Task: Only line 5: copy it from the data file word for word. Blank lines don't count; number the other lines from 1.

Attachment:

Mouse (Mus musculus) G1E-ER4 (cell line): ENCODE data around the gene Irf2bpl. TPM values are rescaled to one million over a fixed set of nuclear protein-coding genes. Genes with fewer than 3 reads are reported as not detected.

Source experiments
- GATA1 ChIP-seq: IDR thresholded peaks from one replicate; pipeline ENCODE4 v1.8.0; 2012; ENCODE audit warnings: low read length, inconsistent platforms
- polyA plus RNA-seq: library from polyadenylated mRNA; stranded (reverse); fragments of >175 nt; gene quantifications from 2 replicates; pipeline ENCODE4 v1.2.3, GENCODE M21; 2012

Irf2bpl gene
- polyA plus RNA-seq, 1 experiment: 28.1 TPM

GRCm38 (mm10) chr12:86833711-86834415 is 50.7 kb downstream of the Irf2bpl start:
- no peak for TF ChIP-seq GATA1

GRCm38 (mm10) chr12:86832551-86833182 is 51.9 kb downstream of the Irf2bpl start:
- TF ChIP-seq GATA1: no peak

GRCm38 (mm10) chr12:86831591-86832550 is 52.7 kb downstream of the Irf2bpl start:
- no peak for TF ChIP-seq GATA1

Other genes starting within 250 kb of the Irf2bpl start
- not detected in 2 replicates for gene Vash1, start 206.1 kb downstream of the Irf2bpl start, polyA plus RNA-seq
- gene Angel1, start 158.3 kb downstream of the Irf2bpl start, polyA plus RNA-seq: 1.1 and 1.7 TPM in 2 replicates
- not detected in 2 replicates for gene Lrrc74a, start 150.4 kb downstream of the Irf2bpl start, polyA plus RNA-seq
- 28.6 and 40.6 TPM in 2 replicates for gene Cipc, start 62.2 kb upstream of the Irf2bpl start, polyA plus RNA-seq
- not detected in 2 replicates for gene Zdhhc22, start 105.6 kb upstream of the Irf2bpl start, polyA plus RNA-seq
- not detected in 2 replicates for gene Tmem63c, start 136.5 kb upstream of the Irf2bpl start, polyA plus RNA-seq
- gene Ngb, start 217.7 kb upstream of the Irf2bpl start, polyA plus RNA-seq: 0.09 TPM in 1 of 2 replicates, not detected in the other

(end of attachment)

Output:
Irf2bpl gene